Since Fax­ian left Chang'an 13 years ago, he trav­elled through more than 30 coun­tries and ex­pe­ri­enced nu­mer­ous hard­ships. What he brought back to China was an in­valu­able amount of spir­i­tual wealth. Head­ing west for Bud­dhist scrip­tures in his six­ties and com­ing back in his sev­en­ties, Fax­ian cre­ated a great mir­a­cle. How­ever, he didn't feel at ease af­ter this jour­ney, be­cause he felt a new mis­sion was about to be­gin.

A Heroic Un­der­tak­ing Cre­ates a Leg­end

At that time in China, due to the lack of Bud­dhist clas­sics and mis­un­der­stand­ing in trans­la­tion, the de­bate over Bud­dhist dis­ci­plines was be­com­ing in­creas­ingly fierce, with many monks lost in their ways of prac­tice. Ac­cord­ing to his­tor­i­cal records, Fax­ian brought back 12 Bud­dhist su­tras in more than 60 vol­umes, to­talling over one mil­lion char­ac­ters. He was ea­ger to trans­late th­ese San­skrit scrip­tures copied by him­self into Chi­nese and spread them ev­ery­where. Trans­lat­ing scrip­tures was a pain­stak­ing job, and choosing a suit­able place for do­ing it be­came a big chal­lenge for Fax­ian.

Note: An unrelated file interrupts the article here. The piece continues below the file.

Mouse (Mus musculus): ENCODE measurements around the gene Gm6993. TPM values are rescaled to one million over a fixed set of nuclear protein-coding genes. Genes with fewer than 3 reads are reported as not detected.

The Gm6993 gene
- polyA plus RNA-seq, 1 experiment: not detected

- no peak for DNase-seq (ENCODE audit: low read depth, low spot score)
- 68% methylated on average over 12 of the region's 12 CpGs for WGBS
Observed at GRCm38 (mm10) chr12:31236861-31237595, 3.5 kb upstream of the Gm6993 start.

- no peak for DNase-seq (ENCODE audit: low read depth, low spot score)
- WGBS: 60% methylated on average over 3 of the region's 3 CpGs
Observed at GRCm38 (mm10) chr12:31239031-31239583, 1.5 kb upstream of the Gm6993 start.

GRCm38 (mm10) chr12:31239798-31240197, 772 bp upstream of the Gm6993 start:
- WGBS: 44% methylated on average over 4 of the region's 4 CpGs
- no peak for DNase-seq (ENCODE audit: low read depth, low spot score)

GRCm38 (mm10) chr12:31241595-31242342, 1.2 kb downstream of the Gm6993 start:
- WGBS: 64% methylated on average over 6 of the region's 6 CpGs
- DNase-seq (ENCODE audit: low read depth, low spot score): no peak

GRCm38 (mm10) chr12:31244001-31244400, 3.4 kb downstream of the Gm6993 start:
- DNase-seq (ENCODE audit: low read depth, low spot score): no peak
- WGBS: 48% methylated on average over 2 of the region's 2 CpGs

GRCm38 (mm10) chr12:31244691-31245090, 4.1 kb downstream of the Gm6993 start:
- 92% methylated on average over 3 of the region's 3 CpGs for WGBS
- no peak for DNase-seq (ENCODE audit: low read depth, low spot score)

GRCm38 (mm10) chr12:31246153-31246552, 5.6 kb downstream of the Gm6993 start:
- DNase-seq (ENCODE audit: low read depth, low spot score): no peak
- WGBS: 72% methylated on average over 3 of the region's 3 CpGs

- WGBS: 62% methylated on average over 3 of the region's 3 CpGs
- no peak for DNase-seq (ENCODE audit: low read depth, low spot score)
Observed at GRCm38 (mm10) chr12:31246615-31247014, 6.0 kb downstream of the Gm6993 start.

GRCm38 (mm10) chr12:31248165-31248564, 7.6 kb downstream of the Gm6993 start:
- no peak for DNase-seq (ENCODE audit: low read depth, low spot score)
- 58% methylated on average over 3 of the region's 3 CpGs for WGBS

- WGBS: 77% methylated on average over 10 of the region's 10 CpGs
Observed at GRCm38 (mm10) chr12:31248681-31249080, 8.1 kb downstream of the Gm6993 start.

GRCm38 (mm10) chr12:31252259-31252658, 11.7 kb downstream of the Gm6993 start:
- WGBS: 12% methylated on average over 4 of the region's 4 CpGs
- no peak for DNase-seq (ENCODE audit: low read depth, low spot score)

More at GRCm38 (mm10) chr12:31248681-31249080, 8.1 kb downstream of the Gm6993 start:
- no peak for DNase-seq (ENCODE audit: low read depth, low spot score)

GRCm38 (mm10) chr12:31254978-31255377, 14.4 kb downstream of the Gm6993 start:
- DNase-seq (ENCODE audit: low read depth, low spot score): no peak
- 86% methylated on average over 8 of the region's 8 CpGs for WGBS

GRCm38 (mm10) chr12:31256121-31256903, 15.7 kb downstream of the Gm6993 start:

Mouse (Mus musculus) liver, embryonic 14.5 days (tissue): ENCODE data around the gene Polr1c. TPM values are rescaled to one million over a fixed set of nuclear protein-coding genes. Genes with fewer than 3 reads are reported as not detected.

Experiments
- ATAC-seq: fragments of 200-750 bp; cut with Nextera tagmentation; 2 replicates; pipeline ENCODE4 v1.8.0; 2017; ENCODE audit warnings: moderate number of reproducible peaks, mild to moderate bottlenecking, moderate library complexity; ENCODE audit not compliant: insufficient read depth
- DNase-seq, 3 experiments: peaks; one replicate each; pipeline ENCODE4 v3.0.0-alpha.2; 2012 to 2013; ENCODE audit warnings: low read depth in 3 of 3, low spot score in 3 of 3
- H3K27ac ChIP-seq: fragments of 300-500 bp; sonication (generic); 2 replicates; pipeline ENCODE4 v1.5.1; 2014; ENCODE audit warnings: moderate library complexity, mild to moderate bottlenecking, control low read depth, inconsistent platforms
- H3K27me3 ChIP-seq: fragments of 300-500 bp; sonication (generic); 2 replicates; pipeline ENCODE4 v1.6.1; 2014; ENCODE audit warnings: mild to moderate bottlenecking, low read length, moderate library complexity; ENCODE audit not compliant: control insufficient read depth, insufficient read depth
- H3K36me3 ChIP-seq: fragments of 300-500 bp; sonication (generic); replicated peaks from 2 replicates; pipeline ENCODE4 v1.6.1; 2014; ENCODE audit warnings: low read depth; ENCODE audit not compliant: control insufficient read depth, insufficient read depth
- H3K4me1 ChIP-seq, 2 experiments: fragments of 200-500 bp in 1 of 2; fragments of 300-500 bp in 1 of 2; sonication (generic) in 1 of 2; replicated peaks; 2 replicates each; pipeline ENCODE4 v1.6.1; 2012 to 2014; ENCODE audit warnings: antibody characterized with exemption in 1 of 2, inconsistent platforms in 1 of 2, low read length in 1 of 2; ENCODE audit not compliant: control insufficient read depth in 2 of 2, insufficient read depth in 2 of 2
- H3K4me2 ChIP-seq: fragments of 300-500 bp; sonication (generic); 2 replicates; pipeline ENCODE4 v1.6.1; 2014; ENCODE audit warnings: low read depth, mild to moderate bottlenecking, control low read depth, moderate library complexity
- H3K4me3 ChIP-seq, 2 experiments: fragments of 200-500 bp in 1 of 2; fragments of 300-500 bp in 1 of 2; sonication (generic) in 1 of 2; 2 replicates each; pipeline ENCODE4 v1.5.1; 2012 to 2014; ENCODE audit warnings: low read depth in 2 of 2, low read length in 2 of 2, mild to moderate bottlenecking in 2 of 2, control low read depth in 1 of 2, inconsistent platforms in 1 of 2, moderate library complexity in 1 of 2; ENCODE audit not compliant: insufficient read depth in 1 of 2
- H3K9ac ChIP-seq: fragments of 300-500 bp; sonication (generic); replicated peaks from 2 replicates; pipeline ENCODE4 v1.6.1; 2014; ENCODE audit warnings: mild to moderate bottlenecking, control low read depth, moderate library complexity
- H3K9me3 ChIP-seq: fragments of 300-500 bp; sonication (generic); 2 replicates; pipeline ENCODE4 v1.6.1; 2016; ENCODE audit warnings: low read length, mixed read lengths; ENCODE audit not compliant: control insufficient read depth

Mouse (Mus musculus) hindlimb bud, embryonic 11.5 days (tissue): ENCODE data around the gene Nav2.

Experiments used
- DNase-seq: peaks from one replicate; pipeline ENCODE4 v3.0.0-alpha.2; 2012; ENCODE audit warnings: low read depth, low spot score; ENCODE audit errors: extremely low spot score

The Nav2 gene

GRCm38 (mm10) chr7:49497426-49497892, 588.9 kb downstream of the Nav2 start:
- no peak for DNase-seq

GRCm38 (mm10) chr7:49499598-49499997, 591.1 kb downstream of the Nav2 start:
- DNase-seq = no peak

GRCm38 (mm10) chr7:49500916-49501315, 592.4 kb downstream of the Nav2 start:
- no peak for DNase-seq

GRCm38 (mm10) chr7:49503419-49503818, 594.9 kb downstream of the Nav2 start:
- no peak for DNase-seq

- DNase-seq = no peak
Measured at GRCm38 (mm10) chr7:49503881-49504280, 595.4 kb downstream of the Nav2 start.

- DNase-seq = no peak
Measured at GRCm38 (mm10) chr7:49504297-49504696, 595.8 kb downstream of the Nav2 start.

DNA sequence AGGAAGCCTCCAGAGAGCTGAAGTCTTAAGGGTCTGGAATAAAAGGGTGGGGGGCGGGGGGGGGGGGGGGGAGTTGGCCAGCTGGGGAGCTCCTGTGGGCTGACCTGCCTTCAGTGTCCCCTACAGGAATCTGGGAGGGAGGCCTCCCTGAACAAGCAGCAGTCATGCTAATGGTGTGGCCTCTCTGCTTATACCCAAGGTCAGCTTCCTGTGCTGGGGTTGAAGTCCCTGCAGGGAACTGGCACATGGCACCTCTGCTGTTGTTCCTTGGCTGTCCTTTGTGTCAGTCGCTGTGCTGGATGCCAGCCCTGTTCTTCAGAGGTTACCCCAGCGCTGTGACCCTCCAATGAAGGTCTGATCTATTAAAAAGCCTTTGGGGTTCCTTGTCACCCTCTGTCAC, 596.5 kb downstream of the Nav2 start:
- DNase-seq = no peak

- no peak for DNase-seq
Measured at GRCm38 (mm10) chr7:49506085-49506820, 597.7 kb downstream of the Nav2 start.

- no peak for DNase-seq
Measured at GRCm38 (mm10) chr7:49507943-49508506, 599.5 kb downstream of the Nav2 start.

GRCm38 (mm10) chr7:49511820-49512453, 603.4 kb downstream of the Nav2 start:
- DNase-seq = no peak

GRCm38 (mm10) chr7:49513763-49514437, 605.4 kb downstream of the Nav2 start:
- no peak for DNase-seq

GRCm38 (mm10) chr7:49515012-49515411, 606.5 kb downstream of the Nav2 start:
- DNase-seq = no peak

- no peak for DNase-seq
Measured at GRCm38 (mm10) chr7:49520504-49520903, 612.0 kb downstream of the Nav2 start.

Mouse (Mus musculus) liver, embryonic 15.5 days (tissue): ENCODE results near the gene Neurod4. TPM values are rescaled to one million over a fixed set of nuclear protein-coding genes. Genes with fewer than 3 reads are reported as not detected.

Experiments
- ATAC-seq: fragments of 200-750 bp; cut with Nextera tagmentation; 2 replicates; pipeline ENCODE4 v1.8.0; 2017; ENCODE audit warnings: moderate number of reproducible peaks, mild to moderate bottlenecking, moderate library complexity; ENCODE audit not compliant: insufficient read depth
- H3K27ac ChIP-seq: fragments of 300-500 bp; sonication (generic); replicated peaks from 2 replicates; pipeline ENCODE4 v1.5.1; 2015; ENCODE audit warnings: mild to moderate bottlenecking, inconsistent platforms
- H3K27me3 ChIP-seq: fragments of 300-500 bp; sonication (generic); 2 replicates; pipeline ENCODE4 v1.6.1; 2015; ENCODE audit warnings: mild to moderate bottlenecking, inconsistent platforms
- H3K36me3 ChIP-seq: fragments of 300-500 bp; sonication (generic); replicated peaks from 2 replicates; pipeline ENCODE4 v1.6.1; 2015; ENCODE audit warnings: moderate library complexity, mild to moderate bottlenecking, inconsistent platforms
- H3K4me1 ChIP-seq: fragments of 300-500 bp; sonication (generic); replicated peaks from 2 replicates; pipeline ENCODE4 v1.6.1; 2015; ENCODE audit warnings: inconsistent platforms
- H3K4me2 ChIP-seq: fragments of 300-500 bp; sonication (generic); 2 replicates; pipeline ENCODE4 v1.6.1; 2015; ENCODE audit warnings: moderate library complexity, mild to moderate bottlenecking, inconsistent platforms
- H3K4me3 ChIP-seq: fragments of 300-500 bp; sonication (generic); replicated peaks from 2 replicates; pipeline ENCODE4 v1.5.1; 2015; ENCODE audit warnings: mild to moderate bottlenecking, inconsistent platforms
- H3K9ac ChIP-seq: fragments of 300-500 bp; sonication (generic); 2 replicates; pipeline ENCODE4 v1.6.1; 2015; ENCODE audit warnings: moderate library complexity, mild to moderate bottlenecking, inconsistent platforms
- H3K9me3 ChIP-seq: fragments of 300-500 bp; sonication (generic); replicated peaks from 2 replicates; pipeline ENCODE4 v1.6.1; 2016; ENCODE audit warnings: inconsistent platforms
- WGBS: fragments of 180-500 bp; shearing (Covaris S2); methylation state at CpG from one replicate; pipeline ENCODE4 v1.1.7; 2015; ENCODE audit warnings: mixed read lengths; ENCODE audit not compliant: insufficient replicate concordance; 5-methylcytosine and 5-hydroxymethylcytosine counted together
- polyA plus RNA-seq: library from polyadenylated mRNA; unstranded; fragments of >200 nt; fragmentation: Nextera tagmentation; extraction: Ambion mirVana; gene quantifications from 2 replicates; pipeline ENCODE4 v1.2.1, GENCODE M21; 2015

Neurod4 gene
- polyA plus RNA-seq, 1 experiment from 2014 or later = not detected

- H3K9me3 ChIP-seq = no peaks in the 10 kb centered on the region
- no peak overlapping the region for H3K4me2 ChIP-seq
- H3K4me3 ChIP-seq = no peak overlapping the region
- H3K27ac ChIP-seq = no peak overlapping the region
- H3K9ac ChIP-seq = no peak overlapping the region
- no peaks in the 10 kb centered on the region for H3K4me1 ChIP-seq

In the early fifth cen­tury, Chang'an, the cap­i­tal of the Later Qin Dy­nasty (AD 384–417) in North China, be­came dev­as­tated by wars and the preva­lence of Bud­dhism was no longer seen there. How­ever, Jiankang (present-day Nan­jing of Jiangsu Province), the cap­i­tal of the Eastern Jin Dy­nasty, be­came the Bud­dhist cen­tre for its peace and pros­per­ity. In or­der to com­plete the heavy task of trans­lat­ing Bud­dhist scrip­tures, Fax­ian didn't re­turn to Chang'an where he had lived, but headed to­wards Jiankang.